This hotel caters to Hawaii people to the point where on average 80% of their patronage stems from those that just flew in from HNL. So what better place to spend our jaunt of local eating than by booking three-nights here. The hotel features their main restaurant, Aloha Specialties, where you can pick up saimin (please note that a “small” saimin bowl was about twice the size of my head), teri cheeseburgers, haupia, spam musubi, stew, and various plate lunches. Their 24-hour Market Street Cafe includes a breakfast buffet for under $7, which serves scrambled eggs, rice, corned beef hash (from the can…. much better than the hoity-toity fresh stuff), and portuguese sausage.

They also have a candy shop named 808 local which includes pretty much every candy a local Hawaii kid grows up eating: beef jerky, li hing gummy bears, li hing sour patch kids, li hing strawberry belts, li hing…. you get the picture. We bought so much that we had to ship it back or else go over the 50 lb checked bag maximum. I am drooling just thinking about it.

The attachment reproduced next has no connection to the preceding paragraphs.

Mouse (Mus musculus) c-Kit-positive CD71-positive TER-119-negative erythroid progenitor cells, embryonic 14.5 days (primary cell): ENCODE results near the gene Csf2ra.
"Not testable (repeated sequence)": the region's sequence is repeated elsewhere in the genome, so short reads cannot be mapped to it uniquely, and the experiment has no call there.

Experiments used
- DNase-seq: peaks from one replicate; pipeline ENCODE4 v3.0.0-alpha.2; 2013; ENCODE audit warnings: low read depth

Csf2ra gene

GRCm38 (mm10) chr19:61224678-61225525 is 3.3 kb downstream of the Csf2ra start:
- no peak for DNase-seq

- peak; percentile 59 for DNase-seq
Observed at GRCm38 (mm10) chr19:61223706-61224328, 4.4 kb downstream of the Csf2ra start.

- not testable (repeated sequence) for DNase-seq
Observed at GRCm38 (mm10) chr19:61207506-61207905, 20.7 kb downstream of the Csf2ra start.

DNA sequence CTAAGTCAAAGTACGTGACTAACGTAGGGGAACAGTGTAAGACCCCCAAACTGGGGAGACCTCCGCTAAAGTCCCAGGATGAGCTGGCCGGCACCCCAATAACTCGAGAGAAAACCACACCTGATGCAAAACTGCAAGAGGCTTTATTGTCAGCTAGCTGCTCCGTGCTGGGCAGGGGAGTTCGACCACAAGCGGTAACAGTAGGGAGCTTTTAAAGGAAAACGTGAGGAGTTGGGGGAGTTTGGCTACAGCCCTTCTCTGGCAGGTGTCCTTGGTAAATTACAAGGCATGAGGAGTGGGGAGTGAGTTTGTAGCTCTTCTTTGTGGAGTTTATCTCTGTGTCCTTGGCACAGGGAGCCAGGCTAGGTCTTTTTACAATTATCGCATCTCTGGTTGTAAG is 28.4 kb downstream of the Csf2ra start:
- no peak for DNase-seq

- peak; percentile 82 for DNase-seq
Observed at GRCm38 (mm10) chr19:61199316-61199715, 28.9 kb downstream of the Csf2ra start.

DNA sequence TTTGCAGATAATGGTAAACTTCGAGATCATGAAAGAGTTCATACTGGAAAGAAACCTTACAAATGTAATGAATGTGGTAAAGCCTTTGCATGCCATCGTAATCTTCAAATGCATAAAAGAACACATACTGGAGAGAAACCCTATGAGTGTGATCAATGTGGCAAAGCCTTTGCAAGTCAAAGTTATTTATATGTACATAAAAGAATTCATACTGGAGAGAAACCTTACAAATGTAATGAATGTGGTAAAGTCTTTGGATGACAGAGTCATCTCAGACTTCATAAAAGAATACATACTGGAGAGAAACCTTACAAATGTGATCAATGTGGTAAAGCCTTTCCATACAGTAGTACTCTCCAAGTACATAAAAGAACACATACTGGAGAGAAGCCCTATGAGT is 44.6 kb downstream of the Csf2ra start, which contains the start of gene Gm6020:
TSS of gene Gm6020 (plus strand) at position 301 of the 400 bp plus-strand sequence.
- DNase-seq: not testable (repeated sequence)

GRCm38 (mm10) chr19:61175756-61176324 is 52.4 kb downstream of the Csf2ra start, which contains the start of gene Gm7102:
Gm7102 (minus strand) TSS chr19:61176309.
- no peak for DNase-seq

Island Style – 3909 W. Sahara: One thing I did not expect to be deprived of in New England was my favorite Korean dish (meat jun). It turns out that the problem with Korean meat jun is that… it’s not actually Korean, but a Hawaii dish served in Korean restaurants. Say what???? So I was on a mission to sample some of that delicious thinly sliced beef marinated in a shoyu (soy) sauce and then dipped in an egg batter and deep fried. YUM. Some extensive research on chowhound and yelp pointed me in the direction of Island Style as the place to go. My suggestion? Go hungry! Portion sizes were huge! (This is going to be a theme of this post.) If meat jun is not your thing (and shame on you if it isn’t) you can also get kal bi short ribs, homemade kim chee and mandoo, bi bim bop, teri burgers, musubi, saimin… the list goes on and on.